Carl Eller, Alan Page educate at Vikings' Black History Month event

Alan Page and Carl Eller led the Vikings' "Purple People Eater" defense that keyed the team's four Super Bowl appearances in the 1970s. Clifton Boutelle/Getty Images

MINNEAPOLIS -- Last summer, in one of the few trips he's made back to his hometown of Winston-Salem, North Carolina, since he left to attend the University of Minnesota in 1960, Minnesota Vikings Hall of Fame defensive end Carl Eller visited the house where his grandmother worked as a maid in the 1950s.

Eller's grandmother was a maid for the family of a Moravian Church reverend back then. On his walk to see a movie, Eller said, "I'd stop by and visit her -- and maybe get a nickel or dime, and I could buy a treat at Krispy Kreme donuts.

"I'd go in the back door to visit her and spend time with her. But I stopped there [last summer] because I was there visiting, and I wanted to show my friends some familiar sites and stuff like that. ... Standing on the front steps, [the current owners] invited me to come into the house -- through the front door. I froze. Emotionally, I could not apprehend going through the front door, because that was denied for me [as a child]."

More than a half-century later, the vestiges of racism that surrounded Eller as a child are still vivid enough to stop him in his tracks. The defensive end, who made five All-Pro teams and reached the Pro Football Hall of Fame in 2004, was one of the Vikings' earliest African-American stars. He said Monday night that he felt a responsibility to do his best because of how fleeting the opportunities had been for his predecessors. As Eller and Alan Page -- two Hall of Famers from the Vikings' famed "Purple People Eaters" defensive line -- spoke on a stage in the Vikings' practice facility, their words were tinged with reverence for how profound their struggle was.

The two Vikings legends offered some of the more poignant remarks of the team's Black History Month kickoff celebration Monday night, speaking to a group of about 50 high school and middle school students from Minneapolis and St. Paul. Current Vikings right tackle Phil Loadholt underscored the importance of the communication that exists between different groups in the team's locker room now.

Geji McKinney-Banks, who oversees the team's nutrition as the Vikings' food service operations director, said she got where she is because "I don't believe in being ordinary." Minnesota-based novelist Jonathan Odell shared the ways he was indoctrinated in racism growing up in Mississippi. And Vikings chief operating officer Kevin Warren -- the highest-ranking black executive on the business side of a NFL team -- outlined all the ways to carve out a successful career in sports beyond being a professional athlete.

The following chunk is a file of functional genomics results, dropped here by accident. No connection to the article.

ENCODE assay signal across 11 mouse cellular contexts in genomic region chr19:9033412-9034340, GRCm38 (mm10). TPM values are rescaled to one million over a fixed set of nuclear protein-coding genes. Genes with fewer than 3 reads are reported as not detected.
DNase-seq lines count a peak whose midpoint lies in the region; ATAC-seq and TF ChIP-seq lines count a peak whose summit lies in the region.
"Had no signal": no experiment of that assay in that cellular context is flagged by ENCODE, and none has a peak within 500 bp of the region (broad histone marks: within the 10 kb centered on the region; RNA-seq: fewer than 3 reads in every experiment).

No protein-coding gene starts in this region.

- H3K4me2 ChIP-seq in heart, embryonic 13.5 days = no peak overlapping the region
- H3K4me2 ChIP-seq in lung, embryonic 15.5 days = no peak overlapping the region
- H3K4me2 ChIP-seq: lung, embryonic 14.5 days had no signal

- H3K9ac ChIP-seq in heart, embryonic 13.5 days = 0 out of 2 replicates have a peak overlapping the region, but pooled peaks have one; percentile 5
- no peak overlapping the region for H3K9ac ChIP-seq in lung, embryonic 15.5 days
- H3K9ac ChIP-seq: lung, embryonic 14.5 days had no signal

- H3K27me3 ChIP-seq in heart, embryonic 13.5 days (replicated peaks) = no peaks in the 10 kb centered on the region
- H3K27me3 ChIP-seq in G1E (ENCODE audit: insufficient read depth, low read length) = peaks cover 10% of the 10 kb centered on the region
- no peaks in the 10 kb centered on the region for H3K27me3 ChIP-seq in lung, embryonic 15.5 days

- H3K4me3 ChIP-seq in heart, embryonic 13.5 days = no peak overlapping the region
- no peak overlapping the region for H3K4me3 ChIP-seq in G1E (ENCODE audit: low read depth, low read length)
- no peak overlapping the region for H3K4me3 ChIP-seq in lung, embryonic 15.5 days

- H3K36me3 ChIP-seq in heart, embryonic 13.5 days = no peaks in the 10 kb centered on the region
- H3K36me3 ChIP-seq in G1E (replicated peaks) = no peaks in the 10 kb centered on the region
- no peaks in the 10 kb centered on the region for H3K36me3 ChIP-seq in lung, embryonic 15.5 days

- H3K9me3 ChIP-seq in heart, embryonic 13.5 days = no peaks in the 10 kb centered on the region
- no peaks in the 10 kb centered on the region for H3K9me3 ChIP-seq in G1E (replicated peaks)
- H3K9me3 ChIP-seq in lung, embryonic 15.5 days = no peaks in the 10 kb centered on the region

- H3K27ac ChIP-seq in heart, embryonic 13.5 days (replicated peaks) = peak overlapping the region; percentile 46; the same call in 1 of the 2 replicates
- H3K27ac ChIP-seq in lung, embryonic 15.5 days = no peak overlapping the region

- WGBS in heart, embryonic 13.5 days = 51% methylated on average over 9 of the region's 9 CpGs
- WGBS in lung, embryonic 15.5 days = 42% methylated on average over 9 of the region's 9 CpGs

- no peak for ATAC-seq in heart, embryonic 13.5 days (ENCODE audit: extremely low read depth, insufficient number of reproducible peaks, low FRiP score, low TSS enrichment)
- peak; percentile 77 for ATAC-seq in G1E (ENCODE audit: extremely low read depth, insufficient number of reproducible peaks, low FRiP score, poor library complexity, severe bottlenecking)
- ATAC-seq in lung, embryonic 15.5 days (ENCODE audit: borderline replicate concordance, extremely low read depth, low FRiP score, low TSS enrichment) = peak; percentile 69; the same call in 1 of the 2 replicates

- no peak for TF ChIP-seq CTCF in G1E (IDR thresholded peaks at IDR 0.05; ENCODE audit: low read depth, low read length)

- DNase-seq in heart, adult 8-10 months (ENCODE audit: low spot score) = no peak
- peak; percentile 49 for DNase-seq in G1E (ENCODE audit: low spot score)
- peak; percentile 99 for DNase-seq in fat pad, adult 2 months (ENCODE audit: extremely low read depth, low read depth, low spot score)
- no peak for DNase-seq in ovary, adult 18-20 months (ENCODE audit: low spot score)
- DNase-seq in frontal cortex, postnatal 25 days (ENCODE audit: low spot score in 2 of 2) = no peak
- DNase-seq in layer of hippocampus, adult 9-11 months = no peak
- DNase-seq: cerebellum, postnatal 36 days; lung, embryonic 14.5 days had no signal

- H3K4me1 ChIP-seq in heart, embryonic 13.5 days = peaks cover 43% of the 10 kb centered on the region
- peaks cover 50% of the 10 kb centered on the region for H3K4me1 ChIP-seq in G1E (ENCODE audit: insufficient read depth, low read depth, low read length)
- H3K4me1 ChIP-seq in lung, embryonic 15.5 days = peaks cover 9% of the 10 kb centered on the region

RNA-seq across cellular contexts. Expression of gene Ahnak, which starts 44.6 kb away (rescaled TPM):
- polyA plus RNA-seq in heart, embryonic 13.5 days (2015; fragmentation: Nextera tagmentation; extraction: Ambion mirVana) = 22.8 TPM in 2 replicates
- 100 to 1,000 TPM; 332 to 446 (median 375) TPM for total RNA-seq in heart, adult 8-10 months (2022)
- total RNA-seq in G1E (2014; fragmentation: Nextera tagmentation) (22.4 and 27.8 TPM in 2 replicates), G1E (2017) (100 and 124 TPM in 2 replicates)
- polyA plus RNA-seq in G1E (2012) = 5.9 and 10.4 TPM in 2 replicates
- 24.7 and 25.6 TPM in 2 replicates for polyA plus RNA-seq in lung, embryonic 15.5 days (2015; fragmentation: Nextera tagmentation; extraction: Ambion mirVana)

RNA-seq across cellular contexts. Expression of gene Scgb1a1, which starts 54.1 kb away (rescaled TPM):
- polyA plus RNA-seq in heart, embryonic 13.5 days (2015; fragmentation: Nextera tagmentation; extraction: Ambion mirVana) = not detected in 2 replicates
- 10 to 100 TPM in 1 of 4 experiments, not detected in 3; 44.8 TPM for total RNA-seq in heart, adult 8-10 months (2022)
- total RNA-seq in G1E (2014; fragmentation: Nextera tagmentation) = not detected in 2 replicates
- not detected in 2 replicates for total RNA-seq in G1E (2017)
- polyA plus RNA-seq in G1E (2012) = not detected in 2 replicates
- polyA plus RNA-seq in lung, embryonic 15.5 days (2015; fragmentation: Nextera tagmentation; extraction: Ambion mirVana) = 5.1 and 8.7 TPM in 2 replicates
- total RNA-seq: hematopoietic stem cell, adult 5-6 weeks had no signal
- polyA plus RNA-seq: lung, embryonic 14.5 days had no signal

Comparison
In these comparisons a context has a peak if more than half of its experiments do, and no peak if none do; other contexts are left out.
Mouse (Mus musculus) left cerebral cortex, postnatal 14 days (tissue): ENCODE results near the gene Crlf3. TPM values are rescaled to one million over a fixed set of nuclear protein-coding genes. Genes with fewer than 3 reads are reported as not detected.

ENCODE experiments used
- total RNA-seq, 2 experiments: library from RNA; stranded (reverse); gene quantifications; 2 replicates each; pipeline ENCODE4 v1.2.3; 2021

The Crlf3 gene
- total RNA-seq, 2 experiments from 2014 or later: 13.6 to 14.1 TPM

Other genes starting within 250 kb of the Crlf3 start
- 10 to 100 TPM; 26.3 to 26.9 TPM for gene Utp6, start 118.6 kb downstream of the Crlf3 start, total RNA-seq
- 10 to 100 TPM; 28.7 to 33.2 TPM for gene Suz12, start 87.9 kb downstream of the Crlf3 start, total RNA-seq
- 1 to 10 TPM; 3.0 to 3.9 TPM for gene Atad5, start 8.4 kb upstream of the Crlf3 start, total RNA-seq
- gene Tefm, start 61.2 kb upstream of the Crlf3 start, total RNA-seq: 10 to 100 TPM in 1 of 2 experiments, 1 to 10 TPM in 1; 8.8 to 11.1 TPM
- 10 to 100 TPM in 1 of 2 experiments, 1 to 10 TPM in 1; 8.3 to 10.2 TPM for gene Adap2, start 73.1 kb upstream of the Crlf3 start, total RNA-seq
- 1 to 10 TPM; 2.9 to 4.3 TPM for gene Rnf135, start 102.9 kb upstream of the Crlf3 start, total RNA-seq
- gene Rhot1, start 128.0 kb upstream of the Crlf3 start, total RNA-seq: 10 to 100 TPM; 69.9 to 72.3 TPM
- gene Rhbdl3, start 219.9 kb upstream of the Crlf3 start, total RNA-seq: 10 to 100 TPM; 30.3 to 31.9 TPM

Yet the words of the two oldest men on the stage -- Eller and Page -- served as a clarion call to the students to remember what came before them, particularly as the Twin Cities continue to grapple with the effects of the Jamar Clark shooting in north Minneapolis in November. Page, whose 23-year tenure as a Minnesota Supreme Court justice ended with his retirement in August at age 70, called on those in attendance to take a hard look at their own biases.

"We're all -- because we're different -- we all have our own biases," he said. "And the question is, whether we are willing to look at people who are not ourselves, who are different from us, whether we are willing to look at the individual and not just the perceived stereotype? We can do that, whether we're athletes or not. Most of us are not athletes. Most of us are just ordinary, everyday people. I include myself in that group. I happened to be an athlete, but the reality is, I'm just another person. All of us -- not just some of us -- have to look at the person next to us, and base our decisions and views on that person on what they do, not the color of their skin."

Asked to compare the Black Lives Matter movement with his own generation's struggles, Page pointed out that "in the criminal justice system, people of color are grossly over-represented," before he relayed a story from his childhood in Canton, Ohio.

"When I grew up, [my friends and I] would see a police car coming," he said. "The first thing we'd say is, 'What's a penny made of? Dirty copper.' I've come to understand, over time, that not every police officer is a bad person. Not every law enforcement officer is out to do you ill. There are some bad ones. There certainly are those. But that being said, I think they are in the minority.

"I should be honest and say, I think there are more incidents of police abuse that result in somebody being killed. I don't know that there are necessarily more incidents of police abuse. Part of that is, we've gotten to a place in our society where the first thing we do is shoot first and talk later. I suspect that if, in fact, there is an increase in the number of deaths, it is because of that."

On an evening that transcended the sometimes trivial nature of sports, the words of the two Vikings greats were a reminder of what profound change can begin from an athlete's platform.

"It's not over, and the job is not done," Eller said. "It would be nice if it were, but that's the nature of the battle. That's what I would say to the young people: You have -- I wouldn't call it an obligation -- but you should be really proud of what your parents and grandparents did for you. They were remarkable people, and I really admire them. I'm so indebted to what they have done to make it possible for me."